Rafinesequia neomexicana blossom Euarestoides acutangulus fruit fly desert-chicory 20130316 10cc
Rafinesequia neomexicana blossom
Euarestoides acutangulus fruit fly
desert-chicory 20130316 10cc

Dear Mark,
Thanks for providing the higher resolution files.  Just so you know, the maximum size file we post is 800 pixels by 550 pixels at 72 dpi, so they will not be suitable for reproduction purposes should anyone download images from our site.  We do respect your wishes.  We occasionally allow images from our site to be used for non-profit, educational purposes, but we always request that the person requesting the use place a comment on the posting.  Since we are including a link to your site with the posting, people can contact you directly.  We will be cropping your high resolution images and moving your copyright information so it is embedded in the image.  Thanks again.

Letter 5 – Fruit Fly: Eurosta comma

 

Subject: Another half bee half fly.
Location: Midwestern United States
September 11, 2013 6:32 pm
I can’t identify this insect. Any help?
Signature: Josh

Fruit Fly:  Eurosta comma
Fruit Fly: Eurosta comma

Dear Josh,
Your photo isn’t that sharp, but based on this image from BugGuide, we believe this is a Fruit Fly,
Eurosta comma.

Letter 6 – Fruit Fly from Brazil

 

Fruit fly
Location: Pirituba, São Paulo, Brazil
January 6, 2012 5:27 pm
Hi, it’s me again.
As I noticed that the only photo you have of Euaresta flies is a blurry one, I’m sending this photos.
category/flies/fruit-flies/page/2/
It really looks like Euaresta festiva, but I observed that the wing patterns does not match 100% and I don’t think the plant where I find them is an Ambrosia trifida. I don’t see a closer species on internet.
This canadian site is a great source to identify Tephritidae.
Signature: Cesar Crash

Fruit Fly

Hi Cesar,
Thank you for sending these images of a Brazilian Fruit Fly.  We agree that your fly does resemble
Euaresta festiva as pictured on BugGuide, but the range seems to be more northern, so we doubt it is a correct species match, however, it is possibly closely related.

Fruit Fly

It seems that I forgot the link. Here it is:
http://www.biology.ualberta.ca/bsc/ejournal/jmhn_15/Galleries/TephritidaeWingPlates/wingalbum/wings.html.

This is another one:
http://www.biology.ualberta.ca/bsc/ejournal/jmhn_15/Galleries/TephritidaeWingPlates/wingalbum/wings.html

Sorry for the english mistakes.

Fruit Fly from Brazil

Thanks for the links Cesar.  Your English is fine.  It is much better than our Portuguese.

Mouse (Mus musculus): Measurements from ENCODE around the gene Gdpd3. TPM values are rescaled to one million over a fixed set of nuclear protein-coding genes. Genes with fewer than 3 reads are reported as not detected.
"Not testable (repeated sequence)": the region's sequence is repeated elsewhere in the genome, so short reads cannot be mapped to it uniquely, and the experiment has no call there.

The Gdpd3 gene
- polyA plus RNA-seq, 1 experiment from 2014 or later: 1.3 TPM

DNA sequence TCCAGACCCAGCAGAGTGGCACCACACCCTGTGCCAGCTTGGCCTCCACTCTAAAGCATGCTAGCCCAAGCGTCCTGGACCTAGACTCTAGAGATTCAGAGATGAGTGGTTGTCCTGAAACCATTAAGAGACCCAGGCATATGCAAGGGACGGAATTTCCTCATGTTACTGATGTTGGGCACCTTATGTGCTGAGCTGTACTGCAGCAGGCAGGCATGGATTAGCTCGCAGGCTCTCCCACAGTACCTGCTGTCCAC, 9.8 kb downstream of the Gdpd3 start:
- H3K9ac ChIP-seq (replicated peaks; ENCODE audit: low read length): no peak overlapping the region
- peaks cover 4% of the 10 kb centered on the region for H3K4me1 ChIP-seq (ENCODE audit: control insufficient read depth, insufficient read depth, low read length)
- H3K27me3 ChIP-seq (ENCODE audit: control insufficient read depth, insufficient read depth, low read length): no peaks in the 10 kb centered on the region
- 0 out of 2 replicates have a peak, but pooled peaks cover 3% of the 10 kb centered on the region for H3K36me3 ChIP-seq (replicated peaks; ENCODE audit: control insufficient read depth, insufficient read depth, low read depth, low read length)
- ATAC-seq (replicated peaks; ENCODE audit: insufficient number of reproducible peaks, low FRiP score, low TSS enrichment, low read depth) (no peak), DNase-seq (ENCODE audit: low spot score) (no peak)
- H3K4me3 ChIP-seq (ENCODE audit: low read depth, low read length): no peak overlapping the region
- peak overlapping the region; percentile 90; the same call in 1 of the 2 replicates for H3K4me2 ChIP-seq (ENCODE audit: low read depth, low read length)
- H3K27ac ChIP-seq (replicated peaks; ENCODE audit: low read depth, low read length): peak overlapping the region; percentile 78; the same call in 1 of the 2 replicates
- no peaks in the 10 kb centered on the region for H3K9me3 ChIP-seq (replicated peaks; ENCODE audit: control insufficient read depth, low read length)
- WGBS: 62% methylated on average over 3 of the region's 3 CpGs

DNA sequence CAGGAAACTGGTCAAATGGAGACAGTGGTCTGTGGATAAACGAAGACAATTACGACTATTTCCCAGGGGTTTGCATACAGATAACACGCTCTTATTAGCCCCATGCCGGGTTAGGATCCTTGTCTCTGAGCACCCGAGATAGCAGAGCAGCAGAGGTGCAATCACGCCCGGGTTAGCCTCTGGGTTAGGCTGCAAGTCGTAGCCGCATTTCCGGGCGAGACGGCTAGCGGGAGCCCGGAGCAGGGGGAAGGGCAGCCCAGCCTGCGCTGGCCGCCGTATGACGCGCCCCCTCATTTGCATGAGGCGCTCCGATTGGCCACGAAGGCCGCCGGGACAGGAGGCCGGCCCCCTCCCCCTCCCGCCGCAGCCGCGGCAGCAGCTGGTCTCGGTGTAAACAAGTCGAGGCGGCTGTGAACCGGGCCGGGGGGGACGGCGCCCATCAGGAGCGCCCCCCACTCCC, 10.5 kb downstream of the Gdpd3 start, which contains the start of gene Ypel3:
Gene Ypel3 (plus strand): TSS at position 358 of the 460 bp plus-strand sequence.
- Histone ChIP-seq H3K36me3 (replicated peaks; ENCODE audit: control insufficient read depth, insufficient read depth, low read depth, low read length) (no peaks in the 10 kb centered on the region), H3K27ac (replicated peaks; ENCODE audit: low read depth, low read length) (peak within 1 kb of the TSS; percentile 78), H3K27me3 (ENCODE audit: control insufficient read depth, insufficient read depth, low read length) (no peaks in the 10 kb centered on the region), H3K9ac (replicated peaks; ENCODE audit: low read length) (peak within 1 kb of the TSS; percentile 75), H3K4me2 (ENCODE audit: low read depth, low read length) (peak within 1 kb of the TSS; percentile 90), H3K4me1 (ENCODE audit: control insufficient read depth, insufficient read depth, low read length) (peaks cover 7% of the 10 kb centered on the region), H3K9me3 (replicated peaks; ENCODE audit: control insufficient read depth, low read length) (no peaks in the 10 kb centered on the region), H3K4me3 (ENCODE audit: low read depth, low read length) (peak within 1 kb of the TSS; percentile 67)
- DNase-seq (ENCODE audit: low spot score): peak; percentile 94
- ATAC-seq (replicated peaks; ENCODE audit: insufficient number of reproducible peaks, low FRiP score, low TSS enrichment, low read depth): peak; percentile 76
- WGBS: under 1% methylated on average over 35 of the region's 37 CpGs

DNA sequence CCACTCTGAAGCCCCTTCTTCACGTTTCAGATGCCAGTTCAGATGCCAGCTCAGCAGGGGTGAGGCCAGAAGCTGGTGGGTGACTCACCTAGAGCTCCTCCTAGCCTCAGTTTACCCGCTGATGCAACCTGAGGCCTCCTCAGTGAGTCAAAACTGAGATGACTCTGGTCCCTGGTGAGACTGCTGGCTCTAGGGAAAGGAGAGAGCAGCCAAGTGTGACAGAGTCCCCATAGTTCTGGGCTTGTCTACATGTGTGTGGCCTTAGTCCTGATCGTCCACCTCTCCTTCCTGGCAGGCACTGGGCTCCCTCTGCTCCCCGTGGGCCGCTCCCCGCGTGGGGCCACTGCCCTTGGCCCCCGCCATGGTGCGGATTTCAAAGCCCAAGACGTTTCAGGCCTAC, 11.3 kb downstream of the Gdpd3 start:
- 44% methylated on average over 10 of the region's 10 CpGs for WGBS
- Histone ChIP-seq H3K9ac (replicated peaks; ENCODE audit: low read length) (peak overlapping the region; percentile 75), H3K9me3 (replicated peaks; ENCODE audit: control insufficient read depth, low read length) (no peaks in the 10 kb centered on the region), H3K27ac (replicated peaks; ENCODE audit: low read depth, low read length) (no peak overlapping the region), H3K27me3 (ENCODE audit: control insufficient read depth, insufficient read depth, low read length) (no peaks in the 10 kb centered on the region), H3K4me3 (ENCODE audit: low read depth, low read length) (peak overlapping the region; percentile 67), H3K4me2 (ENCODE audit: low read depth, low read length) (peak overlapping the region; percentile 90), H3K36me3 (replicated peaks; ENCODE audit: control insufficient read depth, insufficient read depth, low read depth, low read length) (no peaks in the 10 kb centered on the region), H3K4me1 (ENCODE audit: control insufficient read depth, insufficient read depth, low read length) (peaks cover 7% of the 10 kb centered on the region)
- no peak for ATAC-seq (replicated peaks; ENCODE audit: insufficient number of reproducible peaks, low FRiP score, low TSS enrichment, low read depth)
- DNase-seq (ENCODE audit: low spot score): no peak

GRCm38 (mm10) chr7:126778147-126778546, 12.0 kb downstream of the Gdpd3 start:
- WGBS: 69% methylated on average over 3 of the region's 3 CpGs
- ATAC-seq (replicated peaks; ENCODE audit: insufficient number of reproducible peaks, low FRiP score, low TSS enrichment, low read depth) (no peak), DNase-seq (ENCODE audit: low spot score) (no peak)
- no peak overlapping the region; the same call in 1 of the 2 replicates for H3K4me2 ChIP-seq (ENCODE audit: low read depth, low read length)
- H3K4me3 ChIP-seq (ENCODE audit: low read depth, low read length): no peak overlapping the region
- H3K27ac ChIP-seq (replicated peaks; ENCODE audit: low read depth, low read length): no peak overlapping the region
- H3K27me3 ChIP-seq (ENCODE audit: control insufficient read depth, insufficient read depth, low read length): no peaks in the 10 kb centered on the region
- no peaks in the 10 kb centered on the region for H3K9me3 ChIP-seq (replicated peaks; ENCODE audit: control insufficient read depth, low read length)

Letter 7 – Fruit Fly from Tanzania

 

Possible fly from Tanzania?
Location: Simanjiro, Tanzania
March 2, 2012 4:11 am
This is a little beastie that landed on me a couple of weeks ago here in the Tanzanian savanna. I realise it’s a long-shot asking for an indeitification, but I’m hoping someone can at least help with a family! It looks rather like a hoverfly type, but has an impressive ovipositor. Maybe it really is some sort of wasp? It’s pretty small – that’s my wrist it’s sitting on. Any help welcome! Thanks!
Signature: Colin

Fruit Fly

Dear Colin,
This is some species of Fruit Fly in the family Tephritidae, but we are uncertain of the species.

Thank’s very much! That’s good enough for me. Now I need to work out why…
C

Hi again Colin,
We are not certain about your pondering “why”.  If you are wondering why it landed on your arm, we suppose it was just to rest.  Flies often alight on handy surfaces that have no bearing of food source.  By the way, that is an ovipositor.

No, not why it was there, but why that group as opposed to all other fly / wasp options! The taxonomy puzzles me…
C

We can’t say anything more convincing than that they look like other members of the family.

Letter 8 – Fruit Fly on Woody Plant

 

Subject:  I finally got a photo of this fly on my Cannabis
Geographic location of the bug:  Mount Washington, Los Angeles, California
Date: 08/14/2019
Time: 08:44 AM EDT
Your letter to the bugman:  Dear Bugman,
I have been seeing this small yellow fly with very pretty wings, about a quarter of an inch long, resting on the leaves of my medical marijuana plants for the past two years, but this is the first time I was able to get some photos.  Please identify this fly and let me know if it will harm my medication.
How you want your letter signed:  Constant Gardener

Fruit Fly:  Paracantha cultaris